CIWEM calls for blue belt land to contain flood waters
CIWEM - the Chartered Institute of Water and Environmental Management has called for the creation of 'blue belt' land in flood plains to contain flood waters.
Blue belts would be areas where development would be severely restricted or banned altogether, much like in greenbelt areas, to make room for flood waters and minimise risk to people and property.
A new national agency would have to be created with responsibility for flooding and coastal management as well as the power to designate blue belt land, with local authorities as the implementing bodies responsible for carrying out flood and erosion risk management works, the institute says.
The comments were made following a conference of more than 200 experts and an extensive consultation (see related story). In England and Wales, ten per cent of the population live with the risk of flooding. The economic value to homes and businesses at risk is over £220 billion.
“Planning priorities and processes must be changed to reflect environmental reality. At present we’re seeing demand driven development that will require ever-increasing flood defences and mean misery for millions of householders and businesses,” said Nick Reeves, CIWEM’s Executive Director. “It is entirely wrong that at present, if the Environment Agency’s objections to developing on a floodplain are ignored it is possible for construction to proceed, giving rise to properties that may become a threat to health and life, as well as uninsurable in the longer term.”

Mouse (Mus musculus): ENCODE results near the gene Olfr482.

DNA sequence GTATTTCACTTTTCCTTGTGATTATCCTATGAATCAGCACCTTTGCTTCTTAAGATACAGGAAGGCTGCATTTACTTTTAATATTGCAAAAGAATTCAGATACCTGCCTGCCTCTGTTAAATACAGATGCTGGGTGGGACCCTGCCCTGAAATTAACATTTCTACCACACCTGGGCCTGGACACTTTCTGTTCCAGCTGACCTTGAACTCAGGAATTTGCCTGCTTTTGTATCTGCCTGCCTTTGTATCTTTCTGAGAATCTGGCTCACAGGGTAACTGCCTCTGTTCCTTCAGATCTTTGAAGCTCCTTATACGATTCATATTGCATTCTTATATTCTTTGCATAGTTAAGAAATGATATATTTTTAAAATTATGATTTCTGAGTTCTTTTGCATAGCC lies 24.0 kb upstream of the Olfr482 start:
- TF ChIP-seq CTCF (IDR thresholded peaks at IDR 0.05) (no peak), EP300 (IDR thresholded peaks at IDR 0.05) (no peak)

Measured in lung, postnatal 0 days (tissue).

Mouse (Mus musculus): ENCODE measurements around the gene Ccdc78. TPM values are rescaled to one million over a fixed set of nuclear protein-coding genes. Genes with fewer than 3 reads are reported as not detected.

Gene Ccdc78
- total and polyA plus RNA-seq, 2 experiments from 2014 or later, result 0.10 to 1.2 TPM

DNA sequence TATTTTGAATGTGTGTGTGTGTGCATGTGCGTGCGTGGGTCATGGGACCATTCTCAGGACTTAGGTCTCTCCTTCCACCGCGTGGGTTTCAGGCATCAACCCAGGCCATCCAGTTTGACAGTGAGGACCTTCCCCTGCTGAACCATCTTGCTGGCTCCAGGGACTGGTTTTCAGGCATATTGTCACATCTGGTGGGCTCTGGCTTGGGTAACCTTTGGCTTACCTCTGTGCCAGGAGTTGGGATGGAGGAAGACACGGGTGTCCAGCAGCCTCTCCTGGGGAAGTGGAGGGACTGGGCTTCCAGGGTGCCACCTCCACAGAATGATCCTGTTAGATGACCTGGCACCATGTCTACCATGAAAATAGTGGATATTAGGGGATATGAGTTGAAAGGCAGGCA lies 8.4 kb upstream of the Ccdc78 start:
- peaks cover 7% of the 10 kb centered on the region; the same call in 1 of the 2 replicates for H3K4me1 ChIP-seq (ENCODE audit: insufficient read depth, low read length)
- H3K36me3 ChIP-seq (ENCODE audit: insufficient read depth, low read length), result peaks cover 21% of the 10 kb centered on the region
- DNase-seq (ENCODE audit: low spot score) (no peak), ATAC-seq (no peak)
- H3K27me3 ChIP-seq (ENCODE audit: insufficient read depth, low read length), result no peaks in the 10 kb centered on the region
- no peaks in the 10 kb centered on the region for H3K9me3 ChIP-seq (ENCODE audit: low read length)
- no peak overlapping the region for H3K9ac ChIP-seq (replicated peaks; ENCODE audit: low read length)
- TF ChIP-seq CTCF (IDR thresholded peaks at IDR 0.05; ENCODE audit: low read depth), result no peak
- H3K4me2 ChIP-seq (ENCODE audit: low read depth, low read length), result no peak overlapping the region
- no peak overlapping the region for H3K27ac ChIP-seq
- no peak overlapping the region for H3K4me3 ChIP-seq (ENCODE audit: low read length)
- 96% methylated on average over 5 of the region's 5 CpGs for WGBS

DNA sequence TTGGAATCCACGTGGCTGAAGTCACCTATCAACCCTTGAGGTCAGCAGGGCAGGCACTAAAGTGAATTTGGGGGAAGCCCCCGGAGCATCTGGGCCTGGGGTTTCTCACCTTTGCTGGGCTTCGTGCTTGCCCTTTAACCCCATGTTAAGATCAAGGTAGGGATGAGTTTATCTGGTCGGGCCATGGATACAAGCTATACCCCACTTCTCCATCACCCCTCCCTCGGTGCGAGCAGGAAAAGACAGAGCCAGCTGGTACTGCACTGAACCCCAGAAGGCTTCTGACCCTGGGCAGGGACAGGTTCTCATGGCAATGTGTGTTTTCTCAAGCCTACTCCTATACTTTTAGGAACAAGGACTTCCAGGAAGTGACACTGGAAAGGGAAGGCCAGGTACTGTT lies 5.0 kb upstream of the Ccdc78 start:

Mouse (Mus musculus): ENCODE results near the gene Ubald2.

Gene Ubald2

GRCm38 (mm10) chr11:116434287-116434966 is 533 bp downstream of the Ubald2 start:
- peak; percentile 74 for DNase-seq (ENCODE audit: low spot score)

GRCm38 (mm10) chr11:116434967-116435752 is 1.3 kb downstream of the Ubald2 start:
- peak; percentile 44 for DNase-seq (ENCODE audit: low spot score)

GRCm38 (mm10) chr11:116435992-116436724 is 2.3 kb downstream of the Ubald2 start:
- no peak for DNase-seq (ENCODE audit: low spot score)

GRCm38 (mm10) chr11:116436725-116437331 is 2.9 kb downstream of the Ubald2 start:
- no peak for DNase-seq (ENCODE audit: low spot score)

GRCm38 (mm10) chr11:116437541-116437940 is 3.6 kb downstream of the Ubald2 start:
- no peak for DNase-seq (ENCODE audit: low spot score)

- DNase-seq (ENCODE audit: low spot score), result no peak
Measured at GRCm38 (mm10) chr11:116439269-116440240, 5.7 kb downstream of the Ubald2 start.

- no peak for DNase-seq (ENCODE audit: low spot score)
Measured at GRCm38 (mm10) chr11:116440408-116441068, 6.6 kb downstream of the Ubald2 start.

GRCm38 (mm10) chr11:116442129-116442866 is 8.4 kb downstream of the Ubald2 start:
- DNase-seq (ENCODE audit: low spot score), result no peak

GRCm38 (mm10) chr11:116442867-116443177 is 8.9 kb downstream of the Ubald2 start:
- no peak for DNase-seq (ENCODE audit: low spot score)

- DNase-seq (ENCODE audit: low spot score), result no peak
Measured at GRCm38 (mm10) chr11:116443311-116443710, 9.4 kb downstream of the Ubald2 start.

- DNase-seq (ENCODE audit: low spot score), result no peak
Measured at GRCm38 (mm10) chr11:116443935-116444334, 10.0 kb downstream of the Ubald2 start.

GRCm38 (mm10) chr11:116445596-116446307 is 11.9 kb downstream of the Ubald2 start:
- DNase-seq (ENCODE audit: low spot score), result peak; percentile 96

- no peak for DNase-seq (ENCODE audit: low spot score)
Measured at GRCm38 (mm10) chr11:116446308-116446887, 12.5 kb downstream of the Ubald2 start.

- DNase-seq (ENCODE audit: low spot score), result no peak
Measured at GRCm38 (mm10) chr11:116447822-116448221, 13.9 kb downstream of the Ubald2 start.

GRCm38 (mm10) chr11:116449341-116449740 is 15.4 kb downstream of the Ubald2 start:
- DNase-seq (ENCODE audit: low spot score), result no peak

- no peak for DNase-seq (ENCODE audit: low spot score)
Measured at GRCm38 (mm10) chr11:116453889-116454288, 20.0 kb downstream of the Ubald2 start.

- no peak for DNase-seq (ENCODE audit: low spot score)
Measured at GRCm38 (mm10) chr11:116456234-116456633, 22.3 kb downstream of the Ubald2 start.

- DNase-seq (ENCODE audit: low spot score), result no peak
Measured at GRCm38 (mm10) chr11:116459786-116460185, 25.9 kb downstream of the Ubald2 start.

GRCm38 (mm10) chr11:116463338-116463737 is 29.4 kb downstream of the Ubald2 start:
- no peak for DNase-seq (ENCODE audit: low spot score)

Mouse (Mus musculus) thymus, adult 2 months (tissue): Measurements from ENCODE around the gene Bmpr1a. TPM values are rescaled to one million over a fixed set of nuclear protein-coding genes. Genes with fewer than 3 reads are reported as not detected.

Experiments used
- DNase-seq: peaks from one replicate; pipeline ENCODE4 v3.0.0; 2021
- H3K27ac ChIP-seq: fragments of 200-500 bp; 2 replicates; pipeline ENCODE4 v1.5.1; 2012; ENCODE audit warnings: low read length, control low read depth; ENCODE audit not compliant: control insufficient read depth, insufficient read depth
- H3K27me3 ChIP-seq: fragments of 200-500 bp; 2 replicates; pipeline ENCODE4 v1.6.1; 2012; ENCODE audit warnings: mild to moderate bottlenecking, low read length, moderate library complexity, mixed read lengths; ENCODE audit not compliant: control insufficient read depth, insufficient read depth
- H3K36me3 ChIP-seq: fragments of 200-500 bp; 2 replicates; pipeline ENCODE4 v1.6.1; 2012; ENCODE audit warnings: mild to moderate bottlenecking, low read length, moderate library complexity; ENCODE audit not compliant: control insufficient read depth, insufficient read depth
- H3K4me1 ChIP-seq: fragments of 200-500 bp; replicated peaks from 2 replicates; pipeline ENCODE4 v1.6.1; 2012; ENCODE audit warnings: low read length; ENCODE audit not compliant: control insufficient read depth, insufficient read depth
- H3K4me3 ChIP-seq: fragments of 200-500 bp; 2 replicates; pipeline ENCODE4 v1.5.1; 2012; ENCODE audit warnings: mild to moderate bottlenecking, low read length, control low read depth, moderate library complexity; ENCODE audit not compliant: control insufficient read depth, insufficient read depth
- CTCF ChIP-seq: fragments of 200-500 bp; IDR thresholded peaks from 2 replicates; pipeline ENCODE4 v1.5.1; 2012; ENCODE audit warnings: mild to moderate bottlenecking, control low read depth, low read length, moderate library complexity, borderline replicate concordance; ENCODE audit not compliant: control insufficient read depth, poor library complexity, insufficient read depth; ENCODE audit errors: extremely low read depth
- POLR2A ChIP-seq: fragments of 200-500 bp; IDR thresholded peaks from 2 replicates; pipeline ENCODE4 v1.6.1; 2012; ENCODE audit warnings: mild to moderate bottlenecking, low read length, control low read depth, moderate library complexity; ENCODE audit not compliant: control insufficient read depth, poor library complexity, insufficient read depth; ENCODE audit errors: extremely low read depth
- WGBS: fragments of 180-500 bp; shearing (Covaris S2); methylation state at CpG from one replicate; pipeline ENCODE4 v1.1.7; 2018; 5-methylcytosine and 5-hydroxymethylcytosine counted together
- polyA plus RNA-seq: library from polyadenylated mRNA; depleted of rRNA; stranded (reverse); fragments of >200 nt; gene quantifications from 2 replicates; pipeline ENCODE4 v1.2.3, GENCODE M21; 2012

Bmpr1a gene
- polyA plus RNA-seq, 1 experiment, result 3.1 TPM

Despite most cities and towns having some degree of flooding problem, CIWEM has identified good practice in towns such as Ashford, Kent, which highlighted floodplains on maps soliciting opinion on where new development should go, severely deterring consultees. In addition, the City Council of Worcester was singled out for making such strenuous efforts to prevent or strictly control development in the floodplain.
By contrast, CIWEM highlights much of the government s ‘Sustainable Communities Plan’ for the south-east of England as lying within floodplains, putting the ODPM and Treasury driven project in direct conflict with the Environment Agency s aim of avoiding development in high risk areas.
CIWEM also highlights action in countries such as the Republic of Ireland and Canada where the government encourages relocation of settlements outside of flood risk areas with suitable compensation paid from the government funds.
The government s consultation, ‘Making Space for Water’, which aims toward a new flood risk strategy for England, closed on the 1st of November and a new strategy is expected soon.
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